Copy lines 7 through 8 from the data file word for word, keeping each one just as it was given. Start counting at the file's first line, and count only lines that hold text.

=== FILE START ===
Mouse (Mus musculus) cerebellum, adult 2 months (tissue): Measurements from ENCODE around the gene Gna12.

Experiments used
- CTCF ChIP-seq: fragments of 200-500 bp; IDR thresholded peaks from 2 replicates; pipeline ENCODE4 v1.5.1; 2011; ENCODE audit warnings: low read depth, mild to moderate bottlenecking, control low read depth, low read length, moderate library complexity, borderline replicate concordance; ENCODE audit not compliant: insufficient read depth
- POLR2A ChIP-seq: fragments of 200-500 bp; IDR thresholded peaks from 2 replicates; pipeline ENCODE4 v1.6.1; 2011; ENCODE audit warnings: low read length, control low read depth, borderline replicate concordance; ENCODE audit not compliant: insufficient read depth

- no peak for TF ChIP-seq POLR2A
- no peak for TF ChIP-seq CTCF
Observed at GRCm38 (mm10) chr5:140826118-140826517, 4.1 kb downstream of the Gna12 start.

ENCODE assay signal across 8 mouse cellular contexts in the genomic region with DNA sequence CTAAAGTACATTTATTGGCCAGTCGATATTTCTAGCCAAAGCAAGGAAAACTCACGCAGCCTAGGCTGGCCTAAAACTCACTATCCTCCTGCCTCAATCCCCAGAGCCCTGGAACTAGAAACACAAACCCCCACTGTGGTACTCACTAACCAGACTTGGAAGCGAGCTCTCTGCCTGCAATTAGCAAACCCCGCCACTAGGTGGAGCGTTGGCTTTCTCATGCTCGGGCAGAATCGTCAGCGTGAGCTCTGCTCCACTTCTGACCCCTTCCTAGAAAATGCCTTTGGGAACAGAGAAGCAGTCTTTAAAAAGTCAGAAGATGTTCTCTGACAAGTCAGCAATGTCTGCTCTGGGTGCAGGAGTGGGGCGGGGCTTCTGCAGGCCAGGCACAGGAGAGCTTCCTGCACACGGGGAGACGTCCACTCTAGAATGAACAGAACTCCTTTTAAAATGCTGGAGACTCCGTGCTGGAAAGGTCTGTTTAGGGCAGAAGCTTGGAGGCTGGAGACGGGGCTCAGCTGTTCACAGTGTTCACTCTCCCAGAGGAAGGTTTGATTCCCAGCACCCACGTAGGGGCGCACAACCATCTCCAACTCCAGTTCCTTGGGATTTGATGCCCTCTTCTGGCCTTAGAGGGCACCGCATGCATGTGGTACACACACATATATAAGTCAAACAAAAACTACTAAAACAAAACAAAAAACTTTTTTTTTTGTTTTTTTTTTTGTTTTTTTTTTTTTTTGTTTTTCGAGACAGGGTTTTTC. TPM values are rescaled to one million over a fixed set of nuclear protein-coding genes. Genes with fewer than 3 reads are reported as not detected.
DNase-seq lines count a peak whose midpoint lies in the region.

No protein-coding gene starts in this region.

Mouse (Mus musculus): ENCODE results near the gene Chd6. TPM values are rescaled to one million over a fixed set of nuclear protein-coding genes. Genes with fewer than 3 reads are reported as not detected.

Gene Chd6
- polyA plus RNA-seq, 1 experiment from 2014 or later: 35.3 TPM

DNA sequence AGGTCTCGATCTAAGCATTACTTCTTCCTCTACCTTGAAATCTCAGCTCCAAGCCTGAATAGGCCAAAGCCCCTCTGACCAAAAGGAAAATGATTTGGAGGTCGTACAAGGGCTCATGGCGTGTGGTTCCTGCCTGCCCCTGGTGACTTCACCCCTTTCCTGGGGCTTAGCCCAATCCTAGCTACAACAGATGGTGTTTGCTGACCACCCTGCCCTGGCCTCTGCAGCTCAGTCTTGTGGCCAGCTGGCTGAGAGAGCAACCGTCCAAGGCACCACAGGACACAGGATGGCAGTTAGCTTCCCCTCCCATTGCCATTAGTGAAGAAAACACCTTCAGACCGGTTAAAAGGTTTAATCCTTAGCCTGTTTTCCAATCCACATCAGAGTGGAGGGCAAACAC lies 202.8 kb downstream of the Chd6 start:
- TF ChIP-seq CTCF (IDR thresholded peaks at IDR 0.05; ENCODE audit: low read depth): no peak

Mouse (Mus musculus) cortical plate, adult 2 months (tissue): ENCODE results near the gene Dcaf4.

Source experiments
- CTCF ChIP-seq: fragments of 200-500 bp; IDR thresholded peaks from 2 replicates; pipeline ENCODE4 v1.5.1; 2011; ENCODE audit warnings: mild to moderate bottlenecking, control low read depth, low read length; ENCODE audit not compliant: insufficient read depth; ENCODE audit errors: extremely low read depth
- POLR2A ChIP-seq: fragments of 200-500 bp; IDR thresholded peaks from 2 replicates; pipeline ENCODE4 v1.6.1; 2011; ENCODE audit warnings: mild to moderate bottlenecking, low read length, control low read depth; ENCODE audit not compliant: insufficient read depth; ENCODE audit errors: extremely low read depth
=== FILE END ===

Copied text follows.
Observed at GRCm38 (mm10) chr5:140826118-140826517, 4.1 kb downstream of the Gna12 start.

ENCODE assay signal across 8 mouse cellular contexts in the genomic region with DNA sequence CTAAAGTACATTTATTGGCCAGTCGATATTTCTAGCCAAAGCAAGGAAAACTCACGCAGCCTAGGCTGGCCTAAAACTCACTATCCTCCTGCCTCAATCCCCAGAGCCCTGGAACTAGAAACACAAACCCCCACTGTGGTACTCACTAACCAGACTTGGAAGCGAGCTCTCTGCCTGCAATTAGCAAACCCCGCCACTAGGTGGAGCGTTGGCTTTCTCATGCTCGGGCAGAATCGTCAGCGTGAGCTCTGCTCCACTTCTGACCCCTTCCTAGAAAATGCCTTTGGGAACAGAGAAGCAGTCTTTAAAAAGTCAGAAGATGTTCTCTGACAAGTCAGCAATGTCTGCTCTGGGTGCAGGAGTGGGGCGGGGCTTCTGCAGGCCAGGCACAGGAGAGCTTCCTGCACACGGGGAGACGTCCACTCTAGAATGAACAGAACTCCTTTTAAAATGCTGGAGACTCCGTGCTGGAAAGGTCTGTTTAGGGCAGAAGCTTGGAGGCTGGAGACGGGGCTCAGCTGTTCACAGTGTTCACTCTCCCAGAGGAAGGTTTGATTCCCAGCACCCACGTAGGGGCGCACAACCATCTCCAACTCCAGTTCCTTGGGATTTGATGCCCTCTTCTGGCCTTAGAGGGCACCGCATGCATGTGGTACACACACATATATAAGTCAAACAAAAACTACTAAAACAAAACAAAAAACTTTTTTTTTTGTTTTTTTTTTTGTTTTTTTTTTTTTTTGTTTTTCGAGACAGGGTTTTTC. TPM values are rescaled to one million over a fixed set of nuclear protein-coding genes. Genes with fewer than 3 reads are reported as not detected.